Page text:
Palestinian Authority joins International Criminal Court as 123rd member
The Palestinian Authority became a member of the International Criminal Court on Wednesday, with a low-key ceremony at the court’s headquarters marking the high-stakes move.
Joining the court is part of a broader effort by the Palestinians to put international pressure on Israel and comes at a time when the chances of resuming negotiations on Palestinian statehood are seen as slim following Israeli Prime Minister Benjamin Netanyahu’s recent election victory and tough campaign rhetoric.
Palestinians signed the court’s founding treaty in January and Palestinian membership came into force Wednesday. International justice activists hailed the occasion as an opportunity to bring accountability to years of conflict between Palestinians and Israel.
Israel is not a member of the ICC, but the country’s military and civilian leaders could now face charges if they are believed to have committed crimes on Palestinian territory. Israel had no immediate comment Wednesday.
The court’s chief prosecutor, Fatou Bensouda, opened a preliminary investigation in mid-January after the Palestinians formally accepted the court’s jurisdiction dating back to just before last year’s Gaza conflict.
Bensouda was not at the behind-closed-doors welcoming ceremony attended by Palestinian Foreign Minister Riad Malki, as she was out of the country.
Human Rights Watch welcomed the Palestinian Authority as the court’s 123rd member and stressed it is now up to Bensouda to weigh whether there is strong enough evidence to merit a full-scale investigation. It is not clear how long her preliminary analysis could take.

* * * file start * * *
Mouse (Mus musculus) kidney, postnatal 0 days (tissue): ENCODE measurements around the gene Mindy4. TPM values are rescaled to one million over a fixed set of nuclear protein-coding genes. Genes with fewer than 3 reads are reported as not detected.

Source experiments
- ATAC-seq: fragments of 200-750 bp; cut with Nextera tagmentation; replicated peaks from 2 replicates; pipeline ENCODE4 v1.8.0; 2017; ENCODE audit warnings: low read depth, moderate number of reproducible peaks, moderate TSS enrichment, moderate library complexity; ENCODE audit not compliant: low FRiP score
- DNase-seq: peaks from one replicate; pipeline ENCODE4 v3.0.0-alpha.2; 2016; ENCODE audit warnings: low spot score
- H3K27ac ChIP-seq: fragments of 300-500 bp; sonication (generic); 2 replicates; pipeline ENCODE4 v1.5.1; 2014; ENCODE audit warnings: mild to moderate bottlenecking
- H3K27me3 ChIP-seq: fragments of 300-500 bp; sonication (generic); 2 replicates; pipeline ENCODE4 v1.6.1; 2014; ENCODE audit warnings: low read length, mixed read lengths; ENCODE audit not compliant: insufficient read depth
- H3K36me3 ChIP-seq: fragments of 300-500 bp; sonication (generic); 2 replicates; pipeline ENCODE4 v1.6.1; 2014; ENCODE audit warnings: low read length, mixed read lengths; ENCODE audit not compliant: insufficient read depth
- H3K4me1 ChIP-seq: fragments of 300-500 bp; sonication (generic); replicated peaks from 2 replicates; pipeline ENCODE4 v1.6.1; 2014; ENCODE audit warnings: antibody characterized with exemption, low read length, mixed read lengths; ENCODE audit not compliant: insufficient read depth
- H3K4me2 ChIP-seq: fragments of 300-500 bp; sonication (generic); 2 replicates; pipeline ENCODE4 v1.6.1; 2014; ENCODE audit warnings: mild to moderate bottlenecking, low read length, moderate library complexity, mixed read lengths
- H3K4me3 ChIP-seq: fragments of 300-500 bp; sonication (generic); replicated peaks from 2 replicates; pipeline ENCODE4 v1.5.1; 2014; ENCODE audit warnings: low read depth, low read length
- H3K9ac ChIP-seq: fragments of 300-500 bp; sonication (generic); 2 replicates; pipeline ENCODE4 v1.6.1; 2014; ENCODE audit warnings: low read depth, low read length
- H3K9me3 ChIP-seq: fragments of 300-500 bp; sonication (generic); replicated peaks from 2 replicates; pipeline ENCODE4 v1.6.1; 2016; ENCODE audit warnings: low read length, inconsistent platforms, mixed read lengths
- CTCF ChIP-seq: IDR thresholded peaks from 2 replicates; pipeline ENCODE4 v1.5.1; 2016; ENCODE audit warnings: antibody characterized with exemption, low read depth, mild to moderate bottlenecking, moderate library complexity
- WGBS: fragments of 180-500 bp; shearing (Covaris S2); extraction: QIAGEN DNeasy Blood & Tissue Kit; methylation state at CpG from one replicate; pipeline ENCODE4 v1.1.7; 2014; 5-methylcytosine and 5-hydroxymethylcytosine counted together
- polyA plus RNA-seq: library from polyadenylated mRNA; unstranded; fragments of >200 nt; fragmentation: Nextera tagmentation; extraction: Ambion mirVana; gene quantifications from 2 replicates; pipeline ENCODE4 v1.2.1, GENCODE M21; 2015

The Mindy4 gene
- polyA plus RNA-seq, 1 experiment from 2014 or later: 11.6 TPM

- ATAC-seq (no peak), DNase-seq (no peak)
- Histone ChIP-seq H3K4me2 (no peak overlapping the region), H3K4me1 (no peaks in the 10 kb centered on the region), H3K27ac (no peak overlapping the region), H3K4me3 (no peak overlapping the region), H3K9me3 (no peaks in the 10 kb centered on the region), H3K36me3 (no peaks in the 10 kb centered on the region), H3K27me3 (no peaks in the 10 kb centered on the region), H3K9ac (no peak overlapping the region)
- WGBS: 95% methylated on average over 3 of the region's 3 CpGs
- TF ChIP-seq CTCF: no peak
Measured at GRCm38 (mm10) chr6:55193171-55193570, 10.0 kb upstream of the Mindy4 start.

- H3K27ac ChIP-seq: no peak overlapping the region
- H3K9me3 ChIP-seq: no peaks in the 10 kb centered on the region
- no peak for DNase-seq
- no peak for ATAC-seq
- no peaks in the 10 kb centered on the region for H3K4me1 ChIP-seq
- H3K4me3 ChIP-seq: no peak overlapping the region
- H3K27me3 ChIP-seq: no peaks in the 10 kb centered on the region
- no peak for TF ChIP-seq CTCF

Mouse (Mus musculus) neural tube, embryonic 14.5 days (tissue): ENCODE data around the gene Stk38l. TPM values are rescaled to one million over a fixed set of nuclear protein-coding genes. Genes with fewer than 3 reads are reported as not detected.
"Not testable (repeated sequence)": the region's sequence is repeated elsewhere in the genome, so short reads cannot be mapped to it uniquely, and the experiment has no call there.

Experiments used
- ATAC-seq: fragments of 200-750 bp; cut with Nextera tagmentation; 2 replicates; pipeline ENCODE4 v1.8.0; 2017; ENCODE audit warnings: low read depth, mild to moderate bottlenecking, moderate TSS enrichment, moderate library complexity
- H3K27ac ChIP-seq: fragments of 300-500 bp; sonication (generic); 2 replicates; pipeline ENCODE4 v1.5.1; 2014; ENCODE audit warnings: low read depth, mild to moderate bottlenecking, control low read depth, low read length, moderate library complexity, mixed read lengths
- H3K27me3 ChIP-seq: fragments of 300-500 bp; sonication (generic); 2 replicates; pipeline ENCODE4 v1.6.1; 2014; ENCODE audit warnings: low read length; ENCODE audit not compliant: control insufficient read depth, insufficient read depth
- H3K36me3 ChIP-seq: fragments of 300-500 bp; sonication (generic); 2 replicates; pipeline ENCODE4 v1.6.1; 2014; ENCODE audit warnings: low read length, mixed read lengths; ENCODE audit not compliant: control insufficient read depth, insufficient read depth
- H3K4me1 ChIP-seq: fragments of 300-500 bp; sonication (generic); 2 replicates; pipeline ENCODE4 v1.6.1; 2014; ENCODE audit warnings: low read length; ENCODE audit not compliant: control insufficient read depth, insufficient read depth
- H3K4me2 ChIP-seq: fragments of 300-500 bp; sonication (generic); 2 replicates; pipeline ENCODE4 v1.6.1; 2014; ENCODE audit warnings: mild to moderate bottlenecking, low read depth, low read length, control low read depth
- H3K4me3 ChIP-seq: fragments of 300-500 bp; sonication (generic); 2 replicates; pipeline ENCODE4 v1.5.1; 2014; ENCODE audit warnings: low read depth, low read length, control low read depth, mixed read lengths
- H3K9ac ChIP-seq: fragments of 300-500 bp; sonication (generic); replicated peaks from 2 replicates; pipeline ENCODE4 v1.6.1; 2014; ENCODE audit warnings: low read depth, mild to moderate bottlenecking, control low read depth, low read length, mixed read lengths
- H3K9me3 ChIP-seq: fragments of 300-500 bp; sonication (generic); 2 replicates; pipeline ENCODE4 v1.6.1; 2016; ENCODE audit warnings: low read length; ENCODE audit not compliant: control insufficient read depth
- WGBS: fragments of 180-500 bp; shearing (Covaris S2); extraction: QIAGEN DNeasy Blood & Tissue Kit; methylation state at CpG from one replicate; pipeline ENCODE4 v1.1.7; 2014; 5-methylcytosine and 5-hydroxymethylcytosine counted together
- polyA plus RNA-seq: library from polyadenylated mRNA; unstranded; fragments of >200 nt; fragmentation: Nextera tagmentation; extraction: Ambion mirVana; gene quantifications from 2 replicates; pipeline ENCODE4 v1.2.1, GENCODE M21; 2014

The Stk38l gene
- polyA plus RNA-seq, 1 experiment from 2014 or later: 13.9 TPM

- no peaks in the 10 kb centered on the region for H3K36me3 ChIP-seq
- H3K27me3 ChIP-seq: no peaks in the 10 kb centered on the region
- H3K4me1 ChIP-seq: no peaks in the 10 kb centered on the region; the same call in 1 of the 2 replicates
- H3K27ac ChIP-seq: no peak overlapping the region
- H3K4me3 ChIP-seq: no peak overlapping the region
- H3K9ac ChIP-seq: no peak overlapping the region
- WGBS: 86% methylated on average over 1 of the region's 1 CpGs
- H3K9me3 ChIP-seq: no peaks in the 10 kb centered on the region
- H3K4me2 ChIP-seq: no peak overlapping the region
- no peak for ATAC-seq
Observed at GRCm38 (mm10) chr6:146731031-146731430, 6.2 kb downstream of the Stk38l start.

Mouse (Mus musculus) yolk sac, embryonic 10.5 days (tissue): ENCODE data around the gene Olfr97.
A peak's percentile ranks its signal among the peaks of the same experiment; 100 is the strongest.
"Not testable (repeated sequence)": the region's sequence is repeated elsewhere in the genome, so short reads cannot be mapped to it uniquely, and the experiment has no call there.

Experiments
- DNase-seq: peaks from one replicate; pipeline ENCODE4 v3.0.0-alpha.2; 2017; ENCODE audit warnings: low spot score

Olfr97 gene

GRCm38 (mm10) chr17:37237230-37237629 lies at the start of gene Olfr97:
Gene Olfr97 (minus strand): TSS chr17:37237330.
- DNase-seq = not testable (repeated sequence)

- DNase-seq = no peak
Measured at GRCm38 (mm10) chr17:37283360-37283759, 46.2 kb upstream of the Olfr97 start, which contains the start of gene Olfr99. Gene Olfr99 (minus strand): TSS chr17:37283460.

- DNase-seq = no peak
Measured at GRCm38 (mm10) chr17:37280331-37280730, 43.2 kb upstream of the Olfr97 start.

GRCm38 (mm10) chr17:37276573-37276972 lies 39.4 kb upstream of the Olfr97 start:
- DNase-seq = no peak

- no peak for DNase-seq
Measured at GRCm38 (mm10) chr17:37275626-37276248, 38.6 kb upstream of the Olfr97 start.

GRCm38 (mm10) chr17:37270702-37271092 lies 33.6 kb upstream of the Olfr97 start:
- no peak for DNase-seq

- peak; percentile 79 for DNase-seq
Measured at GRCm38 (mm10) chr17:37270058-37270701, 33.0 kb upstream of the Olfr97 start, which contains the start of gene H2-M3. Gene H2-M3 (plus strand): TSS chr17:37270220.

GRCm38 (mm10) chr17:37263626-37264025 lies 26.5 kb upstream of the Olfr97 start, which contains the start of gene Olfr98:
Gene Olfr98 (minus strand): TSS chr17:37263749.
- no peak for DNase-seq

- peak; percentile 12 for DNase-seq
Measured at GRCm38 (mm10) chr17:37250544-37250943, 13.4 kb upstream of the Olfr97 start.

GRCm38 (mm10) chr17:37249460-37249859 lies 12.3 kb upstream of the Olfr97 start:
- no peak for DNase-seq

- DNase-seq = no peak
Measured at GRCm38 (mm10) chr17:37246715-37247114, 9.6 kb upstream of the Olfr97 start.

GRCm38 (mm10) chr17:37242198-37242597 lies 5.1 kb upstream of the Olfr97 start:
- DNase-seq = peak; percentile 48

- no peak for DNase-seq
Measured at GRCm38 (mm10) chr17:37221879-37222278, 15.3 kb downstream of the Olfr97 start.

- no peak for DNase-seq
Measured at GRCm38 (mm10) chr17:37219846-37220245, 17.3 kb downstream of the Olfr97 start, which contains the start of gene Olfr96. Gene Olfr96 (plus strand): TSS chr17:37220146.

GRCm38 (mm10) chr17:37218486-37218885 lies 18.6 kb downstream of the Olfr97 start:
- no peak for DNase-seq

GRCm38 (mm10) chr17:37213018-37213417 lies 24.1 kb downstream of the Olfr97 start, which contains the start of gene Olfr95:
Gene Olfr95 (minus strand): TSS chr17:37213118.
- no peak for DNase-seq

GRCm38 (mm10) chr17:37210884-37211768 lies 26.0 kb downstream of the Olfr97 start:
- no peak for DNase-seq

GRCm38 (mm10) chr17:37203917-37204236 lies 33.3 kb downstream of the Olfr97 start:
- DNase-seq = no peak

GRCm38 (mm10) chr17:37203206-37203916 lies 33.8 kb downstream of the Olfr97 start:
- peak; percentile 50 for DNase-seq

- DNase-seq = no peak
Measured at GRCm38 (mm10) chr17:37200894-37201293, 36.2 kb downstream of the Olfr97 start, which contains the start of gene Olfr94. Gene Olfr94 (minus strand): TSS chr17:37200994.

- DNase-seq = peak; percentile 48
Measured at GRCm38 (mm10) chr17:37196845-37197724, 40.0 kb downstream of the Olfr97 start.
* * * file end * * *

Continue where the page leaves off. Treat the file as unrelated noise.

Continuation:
“The ICC prosecutor examines allegations of serious crimes no matter the perpetrator, and makes her own determinations about how to proceed based on the evidence” said Balkees Jarrah, international justice counsel at Human Rights Watch. “Any decision whether to pursue an investigation and against whom is not in the hands of the Palestinians or the Israelis.”
Prosecution spokeswoman Florence Olara said there are “no timelines” for how long a preliminary examination can take. Some have taken months; others are continuing after years.
The review will likely focus initially on last year’s Gaza conflict. The Palestinians suffered heavy civilian casualties in the war, prompting allegations by some rights groups that Israel committed war crimes. Leaders of Hamas, which rules Gaza, could also face charges because the militant group fired rockets indiscriminately at Israeli civilian areas.
Prosecutors could also look at the issue of Israeli settlement building, considered illegal by much of the world. Since 1967, Israel has moved more than 550,000 of its civilians to occupied lands. However, prosecutors in the Hague do not have jurisdiction over events that happened before the Palestinians joined the court.
William R. Pace, convenor of the Coalition for the ICC, which supports and promotes the court’s work, said Palestinian membership “gives hope to victims in both Palestine and Israel that they might see justice done and the conflict brought to a peaceful end.”
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